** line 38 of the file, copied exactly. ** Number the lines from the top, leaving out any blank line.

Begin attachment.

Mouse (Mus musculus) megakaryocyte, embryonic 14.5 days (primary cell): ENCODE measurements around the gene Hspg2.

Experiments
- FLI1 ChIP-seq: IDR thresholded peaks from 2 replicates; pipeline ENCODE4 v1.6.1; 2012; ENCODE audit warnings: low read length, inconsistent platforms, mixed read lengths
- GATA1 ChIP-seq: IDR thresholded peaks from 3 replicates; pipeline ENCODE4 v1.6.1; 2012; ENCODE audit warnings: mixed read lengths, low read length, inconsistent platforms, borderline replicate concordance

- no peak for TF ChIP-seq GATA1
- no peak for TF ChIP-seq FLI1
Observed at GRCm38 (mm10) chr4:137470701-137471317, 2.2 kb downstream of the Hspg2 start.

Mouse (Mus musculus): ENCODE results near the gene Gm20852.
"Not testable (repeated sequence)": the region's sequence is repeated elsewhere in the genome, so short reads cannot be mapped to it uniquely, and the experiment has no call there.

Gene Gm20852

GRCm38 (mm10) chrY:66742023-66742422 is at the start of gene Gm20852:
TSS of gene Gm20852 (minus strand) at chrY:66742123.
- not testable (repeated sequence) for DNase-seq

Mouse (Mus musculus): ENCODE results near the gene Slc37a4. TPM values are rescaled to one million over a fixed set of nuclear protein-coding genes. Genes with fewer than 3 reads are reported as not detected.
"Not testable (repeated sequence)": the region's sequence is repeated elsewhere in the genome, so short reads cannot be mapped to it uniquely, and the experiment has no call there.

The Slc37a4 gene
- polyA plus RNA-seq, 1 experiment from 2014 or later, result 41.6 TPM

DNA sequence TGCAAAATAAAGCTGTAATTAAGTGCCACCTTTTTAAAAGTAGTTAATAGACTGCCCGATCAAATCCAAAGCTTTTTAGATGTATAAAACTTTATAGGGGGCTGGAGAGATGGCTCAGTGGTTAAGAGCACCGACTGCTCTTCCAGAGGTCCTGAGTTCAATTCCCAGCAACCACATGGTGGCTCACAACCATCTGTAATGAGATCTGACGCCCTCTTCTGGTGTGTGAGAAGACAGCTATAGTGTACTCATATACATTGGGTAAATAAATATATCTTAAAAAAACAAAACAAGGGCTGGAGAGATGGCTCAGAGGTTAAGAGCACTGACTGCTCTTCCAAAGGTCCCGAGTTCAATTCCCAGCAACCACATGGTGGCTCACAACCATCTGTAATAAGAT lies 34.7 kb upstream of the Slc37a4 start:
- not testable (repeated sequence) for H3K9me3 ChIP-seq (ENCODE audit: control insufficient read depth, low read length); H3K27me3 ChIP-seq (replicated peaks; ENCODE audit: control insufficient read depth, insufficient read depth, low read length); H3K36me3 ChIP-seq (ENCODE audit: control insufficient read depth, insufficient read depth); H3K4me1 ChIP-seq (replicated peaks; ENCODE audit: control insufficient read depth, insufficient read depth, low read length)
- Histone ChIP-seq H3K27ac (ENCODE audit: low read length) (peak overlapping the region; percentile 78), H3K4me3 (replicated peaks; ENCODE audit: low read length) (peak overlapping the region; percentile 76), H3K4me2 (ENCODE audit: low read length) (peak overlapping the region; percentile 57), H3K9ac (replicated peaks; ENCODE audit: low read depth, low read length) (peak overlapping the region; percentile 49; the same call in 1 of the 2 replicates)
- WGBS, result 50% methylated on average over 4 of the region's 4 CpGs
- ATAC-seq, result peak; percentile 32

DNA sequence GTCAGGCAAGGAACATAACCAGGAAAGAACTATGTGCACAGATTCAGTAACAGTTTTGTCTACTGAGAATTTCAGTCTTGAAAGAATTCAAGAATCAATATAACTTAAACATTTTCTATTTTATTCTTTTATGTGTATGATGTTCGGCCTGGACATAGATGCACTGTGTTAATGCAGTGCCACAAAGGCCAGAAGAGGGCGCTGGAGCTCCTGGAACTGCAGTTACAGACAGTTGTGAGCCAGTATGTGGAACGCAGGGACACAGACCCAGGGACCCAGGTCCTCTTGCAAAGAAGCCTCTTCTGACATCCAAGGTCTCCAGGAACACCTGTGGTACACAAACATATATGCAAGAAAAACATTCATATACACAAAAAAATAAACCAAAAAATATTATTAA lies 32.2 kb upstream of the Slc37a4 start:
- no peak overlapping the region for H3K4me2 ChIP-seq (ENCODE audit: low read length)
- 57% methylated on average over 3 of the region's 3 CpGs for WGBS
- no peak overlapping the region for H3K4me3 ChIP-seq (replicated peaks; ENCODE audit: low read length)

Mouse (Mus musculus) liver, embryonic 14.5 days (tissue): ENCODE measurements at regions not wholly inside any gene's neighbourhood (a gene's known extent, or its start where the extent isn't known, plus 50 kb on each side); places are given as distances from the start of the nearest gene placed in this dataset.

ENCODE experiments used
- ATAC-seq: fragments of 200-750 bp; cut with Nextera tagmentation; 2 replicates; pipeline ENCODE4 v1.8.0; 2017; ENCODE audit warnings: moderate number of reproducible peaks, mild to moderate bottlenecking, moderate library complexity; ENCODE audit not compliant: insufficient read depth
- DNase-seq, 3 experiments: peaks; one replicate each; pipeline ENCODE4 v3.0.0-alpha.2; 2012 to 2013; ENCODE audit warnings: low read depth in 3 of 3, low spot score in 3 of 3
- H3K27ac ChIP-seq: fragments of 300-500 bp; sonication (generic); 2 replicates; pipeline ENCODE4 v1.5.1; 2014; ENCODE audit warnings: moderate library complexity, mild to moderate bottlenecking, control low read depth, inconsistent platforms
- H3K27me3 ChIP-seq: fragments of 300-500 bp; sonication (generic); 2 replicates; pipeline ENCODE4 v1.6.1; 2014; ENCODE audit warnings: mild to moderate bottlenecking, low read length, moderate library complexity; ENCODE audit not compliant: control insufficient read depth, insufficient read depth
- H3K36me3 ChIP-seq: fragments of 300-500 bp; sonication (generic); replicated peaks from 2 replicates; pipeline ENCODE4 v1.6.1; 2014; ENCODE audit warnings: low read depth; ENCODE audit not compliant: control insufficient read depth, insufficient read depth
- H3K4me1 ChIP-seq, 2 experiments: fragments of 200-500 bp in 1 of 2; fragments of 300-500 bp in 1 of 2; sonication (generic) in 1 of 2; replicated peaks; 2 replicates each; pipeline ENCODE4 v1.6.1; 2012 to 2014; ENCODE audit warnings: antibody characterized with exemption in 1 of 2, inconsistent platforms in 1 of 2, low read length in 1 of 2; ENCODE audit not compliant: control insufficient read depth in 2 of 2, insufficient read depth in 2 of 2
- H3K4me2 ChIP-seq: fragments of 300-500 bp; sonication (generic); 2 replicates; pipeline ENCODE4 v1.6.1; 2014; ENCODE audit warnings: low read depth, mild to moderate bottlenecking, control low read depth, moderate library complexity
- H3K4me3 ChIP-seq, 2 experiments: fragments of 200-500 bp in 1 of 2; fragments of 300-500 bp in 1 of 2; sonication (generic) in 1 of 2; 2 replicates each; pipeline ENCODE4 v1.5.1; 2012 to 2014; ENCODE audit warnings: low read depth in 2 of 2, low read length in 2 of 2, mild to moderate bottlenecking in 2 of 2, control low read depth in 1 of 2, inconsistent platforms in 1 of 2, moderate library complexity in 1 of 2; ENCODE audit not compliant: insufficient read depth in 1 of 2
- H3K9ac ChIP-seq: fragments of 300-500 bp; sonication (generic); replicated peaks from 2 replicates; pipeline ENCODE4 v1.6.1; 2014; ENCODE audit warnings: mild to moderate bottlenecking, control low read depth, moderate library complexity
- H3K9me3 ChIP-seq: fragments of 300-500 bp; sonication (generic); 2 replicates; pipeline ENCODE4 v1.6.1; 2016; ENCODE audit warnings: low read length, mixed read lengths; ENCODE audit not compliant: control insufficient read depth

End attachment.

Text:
- H3K9me3 ChIP-seq: fragments of 300-500 bp; sonication (generic); 2 replicates; pipeline ENCODE4 v1.6.1; 2016; ENCODE audit warnings: low read length, mixed read lengths; ENCODE audit not compliant: control insufficient read depth